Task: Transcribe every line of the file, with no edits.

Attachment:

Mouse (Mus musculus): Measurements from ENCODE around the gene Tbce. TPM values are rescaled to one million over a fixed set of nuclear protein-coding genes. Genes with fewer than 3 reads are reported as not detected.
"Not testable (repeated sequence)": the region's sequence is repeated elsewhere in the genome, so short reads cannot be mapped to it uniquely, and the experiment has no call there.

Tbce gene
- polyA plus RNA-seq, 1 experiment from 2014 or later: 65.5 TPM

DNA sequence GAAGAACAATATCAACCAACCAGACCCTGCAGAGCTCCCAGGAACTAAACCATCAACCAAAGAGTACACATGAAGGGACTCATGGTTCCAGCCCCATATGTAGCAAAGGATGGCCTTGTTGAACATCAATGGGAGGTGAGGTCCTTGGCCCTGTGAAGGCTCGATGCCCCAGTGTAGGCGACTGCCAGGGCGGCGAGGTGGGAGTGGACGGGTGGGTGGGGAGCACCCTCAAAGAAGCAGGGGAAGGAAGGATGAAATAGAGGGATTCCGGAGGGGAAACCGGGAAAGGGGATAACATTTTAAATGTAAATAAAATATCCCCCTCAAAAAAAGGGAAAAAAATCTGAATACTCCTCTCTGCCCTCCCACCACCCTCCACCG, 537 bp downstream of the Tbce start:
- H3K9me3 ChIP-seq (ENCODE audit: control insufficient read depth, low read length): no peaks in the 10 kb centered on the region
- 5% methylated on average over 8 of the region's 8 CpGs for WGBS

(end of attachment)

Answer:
Mouse (Mus musculus): Measurements from ENCODE around the gene Tbce. TPM values are rescaled to one million over a fixed set of nuclear protein-coding genes. Genes with fewer than 3 reads are reported as not detected.
"Not testable (repeated sequence)": the region's sequence is repeated elsewhere in the genome, so short reads cannot be mapped to it uniquely, and the experiment has no call there.

Tbce gene
- polyA plus RNA-seq, 1 experiment from 2014 or later: 65.5 TPM

DNA sequence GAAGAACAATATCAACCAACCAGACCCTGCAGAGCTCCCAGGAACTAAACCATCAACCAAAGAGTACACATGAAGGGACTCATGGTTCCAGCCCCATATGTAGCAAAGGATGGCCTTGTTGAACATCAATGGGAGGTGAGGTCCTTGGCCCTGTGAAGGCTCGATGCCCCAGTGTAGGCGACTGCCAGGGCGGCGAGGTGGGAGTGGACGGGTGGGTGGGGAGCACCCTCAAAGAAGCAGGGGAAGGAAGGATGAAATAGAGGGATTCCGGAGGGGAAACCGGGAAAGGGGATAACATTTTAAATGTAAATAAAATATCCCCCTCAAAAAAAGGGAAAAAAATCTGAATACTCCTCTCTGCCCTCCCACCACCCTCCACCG, 537 bp downstream of the Tbce start:
- H3K9me3 ChIP-seq (ENCODE audit: control insufficient read depth, low read length): no peaks in the 10 kb centered on the region
- 5% methylated on average over 8 of the region's 8 CpGs for WGBS